The Korean Braised Short Ribs That Take Me Back to My Childhood

Chef Esther Choi's Kalbi Jjim was inspired by her grandmother's recipe, with a few new twists.

December 22, 2018

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When I was growing up, my halmoni (“grandma” in Korean) would always tell me that food is all about giving—that love is the secret ingredient that can make any dish or chef great. I’ve realized throughout my career as a chef and restaurateur that what she meant by love was simply the effort and care we put into food, the thoughtfulness and attention to detail that are the unwritten heart of any recipe.

The recipe I created for this kalbi jjim, Korean braised short ribs, embodies both my philosophy on cooking and also tells a story of who I am as a chef. It’s something my halmoni used to make for my family and friends on special occasions, like holidays and birthdays. Smelling the aroma—the pungent soy sauce cooking with garlic and onions, combined with the sweet essence of the fruits—even now brings me back to my childhood days of being excited for guests to come over and enjoy a party with great food. Of course, when I opened the second outpost of my restaurant mŏkbar in Brooklyn, the first thought I had was, I need to put kalbi jjim on the menu. It’s a celebratory dish that everyone should be able to have whenever they want. At least that’s my theory.

The short ribs get a nice, even sear on Bosch's induction slide-in range. Photo by Dave Katz

I’ve tweaked my family’s recipe to better fit a restaurant setting, and also added some techniques that I’ve learned throughout my classical training as a chef. My cooking style has always been to keep the flavors traditional to Korean cuisine, and then make them my own by using what I have learned and collected over my career.

Traditionally, this dish is typically more like a stew, with the vegetables and meat all braised together in one pot. However, I adjusted the recipe so that each ingredient is cooked separately according to its needs. At the restaurant, we cook the short ribs with the traditional marinade, but roast vegetables on the side and then serve them together. This way, you can cook everything to perfection without worrying that the vegetables will become too mushy or overcooked, which is a common mistake in cooking kalbi jjim.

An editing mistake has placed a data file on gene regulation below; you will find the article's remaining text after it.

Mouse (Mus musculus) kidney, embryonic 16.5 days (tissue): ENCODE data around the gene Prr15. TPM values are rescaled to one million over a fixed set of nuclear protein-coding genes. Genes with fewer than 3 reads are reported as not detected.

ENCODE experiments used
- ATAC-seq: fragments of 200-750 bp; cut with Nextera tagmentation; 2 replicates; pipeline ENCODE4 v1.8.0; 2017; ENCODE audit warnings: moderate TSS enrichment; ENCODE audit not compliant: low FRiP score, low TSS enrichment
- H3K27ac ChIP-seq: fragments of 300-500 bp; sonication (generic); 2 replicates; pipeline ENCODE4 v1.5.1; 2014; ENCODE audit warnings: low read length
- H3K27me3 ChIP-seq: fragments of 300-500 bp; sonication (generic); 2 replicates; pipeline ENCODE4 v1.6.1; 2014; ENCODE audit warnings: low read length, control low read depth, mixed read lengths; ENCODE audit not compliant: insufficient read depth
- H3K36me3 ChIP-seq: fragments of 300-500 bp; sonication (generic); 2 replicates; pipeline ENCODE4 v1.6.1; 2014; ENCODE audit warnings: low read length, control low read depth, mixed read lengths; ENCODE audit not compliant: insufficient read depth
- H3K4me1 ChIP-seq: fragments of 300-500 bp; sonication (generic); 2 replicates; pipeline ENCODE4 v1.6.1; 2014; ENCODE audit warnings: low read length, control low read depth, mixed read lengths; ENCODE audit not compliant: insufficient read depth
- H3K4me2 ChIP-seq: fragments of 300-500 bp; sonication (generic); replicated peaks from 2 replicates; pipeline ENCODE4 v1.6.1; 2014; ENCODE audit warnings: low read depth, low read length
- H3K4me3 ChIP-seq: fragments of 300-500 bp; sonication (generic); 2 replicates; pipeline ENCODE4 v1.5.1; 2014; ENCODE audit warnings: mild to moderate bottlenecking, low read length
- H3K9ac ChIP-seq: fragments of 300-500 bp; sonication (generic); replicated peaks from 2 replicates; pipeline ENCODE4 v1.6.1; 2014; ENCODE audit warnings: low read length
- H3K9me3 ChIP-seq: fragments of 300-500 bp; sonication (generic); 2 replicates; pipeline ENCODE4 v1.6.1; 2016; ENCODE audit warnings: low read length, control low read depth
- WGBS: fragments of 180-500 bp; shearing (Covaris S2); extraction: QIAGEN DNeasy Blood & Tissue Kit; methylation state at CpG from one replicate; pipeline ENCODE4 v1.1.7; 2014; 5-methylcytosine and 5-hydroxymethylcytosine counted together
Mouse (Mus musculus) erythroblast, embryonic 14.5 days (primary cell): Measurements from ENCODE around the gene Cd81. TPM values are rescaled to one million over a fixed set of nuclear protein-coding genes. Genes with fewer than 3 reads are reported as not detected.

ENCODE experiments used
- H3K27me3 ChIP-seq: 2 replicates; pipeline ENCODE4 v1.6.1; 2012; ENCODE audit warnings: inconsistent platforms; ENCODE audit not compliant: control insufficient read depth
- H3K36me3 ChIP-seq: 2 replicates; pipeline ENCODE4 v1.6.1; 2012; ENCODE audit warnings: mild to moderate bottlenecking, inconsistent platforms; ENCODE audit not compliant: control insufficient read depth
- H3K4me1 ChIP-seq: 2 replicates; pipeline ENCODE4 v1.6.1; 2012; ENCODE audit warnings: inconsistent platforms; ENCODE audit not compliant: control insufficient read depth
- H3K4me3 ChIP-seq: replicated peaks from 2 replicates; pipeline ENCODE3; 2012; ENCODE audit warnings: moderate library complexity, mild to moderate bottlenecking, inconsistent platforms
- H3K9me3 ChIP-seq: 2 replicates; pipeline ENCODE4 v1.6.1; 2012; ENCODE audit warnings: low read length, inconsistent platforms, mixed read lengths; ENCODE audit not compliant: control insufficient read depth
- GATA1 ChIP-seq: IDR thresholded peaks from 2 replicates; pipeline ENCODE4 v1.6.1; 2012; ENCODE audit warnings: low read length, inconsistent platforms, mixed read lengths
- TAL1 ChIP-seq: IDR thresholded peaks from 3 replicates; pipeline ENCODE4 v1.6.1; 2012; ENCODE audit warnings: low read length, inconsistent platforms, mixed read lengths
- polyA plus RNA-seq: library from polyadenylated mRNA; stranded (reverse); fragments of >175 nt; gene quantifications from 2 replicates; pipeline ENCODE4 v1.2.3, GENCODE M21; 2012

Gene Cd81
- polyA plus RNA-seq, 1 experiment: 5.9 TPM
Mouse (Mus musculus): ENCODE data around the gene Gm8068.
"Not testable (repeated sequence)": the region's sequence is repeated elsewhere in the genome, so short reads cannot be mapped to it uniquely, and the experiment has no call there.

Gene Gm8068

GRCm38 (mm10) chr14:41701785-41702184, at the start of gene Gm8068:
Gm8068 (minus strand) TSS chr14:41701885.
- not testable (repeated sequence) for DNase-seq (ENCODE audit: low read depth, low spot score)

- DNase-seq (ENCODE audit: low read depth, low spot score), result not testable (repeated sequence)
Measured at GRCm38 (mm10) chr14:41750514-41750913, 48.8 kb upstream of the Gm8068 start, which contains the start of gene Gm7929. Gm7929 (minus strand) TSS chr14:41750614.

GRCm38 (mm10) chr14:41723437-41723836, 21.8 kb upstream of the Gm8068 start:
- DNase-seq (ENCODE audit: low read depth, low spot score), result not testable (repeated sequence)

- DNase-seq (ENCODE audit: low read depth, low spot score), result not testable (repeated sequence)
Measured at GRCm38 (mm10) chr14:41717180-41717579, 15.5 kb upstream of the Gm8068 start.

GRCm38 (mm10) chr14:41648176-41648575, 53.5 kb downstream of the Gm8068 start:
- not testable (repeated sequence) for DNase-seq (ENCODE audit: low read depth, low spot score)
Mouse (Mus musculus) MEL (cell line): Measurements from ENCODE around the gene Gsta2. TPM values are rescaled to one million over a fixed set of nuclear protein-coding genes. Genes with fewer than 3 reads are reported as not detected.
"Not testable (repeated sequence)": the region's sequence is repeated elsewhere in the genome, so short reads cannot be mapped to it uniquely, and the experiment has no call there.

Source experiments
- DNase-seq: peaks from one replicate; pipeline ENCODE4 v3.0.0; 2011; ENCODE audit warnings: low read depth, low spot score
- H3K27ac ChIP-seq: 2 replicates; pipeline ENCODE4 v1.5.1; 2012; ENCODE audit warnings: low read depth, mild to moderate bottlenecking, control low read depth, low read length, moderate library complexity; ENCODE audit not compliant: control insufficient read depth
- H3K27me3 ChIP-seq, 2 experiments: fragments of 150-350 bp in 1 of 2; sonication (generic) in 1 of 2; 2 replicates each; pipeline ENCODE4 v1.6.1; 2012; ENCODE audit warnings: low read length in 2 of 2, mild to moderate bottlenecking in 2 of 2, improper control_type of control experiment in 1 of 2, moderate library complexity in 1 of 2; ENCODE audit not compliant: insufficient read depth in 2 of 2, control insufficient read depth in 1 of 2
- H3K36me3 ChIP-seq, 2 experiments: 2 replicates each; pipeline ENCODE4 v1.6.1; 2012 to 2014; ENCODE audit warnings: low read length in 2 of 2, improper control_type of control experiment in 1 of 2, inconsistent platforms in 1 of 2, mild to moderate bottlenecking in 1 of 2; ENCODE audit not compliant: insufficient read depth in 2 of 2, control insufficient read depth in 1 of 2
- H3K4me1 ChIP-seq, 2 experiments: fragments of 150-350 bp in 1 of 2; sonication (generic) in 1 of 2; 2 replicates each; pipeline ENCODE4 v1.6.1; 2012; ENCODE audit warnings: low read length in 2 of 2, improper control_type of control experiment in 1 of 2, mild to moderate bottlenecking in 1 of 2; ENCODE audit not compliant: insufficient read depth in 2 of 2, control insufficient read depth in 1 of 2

This is a recipe that is so special to my family, and it is definitely a crowd-pleaser you can easily make for guests. I even checked with my halmoni and she approves—so much so that now I am always in charge of the kalbi jjim!

The difference is in the details

If you want to make this kalbi jjim at home, make sure you keep these tips and tricks in mind to make sure it comes out just right:

Buy good-quality short ribs

I really believe that great ingredients are a key element to any dish. It not only starts with where you buy your ingredients, but it also falls into the category of love and thoughtfulness. When picking out short ribs, good marbling is crucial, because the fat renders throughout when it’s cooked low and slow, which really highlights the other flavors. It also gives the short ribs the melt-in-your-mouth texture that you really want in this dish.

Don't skimp on the sear

And when I say sear, I mean sear. You want a nice, dark brown crust. I really believe that this is the key differentiator between good kalbi jjim and great kalbi jjim. It’s important to sear on all sides, even the little ones. That way, you know you’re locking in those juices and giving that signature, caramelized depth of flavor to the meat.

Get creative with how it's served

Kalbi jjim is usually served with rice and an assortment of sides (called banchan), but it doesn’t have to be. We like to serve it with lettuce cups or steamed buns so it can be eaten as a wrap. You can even serve it in a sandwich, on a bun or a roll with some mayo and pickles (kimchi or slaw would also be perfect), or anything else you can think of. The recipe can be as dynamic as your imagination will allow.

Experiment with the marinade

This marinade sticks pretty close to the classic Korean recipe with a few notable exceptions, like Asian pear and kombu. I do really think my little additions make a difference, but if you can’t find Asian pear, it’s totally fine to swap in another fruit or use grocery store pears; I’ve seen recipes using apples, plums, and even kiwi. The point is to stick with some of the basic key ingredients (like the soy sauce, sesame oil, sugar, and garlic), but not be afraid to have fun and play around with the recipe.

We're firm believers in the fact that little things can make a big impact. The quality and freshness of ingredients can take a simple dish from good to great. And home appliances that are reliable and intuitive—like the induction slide-in range we used to make this dish—can streamline getting dinner on the table, making your entire week less stressful. We've partnered with Bosch to celebrate these small but vital boosts in our day-to-day lives, with recipes, videos, and more.

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Esther Choi

Written by: Esther Choi

Chef/owner of Mokbar in NYC

1 Comment

Sarah D. June 28, 2019
Our family loves eating galbijjim, too!!! ^_^ We add half an Asian pear (grated and with it's juices), along with adding multyeot (malt), instead of sugar. It's SO GOOD! The Asian pear makes the short ribs SO TENDER. My son and daughter enjoy galbijjim so much, I try to make it at least once a month, or when guests come over. :)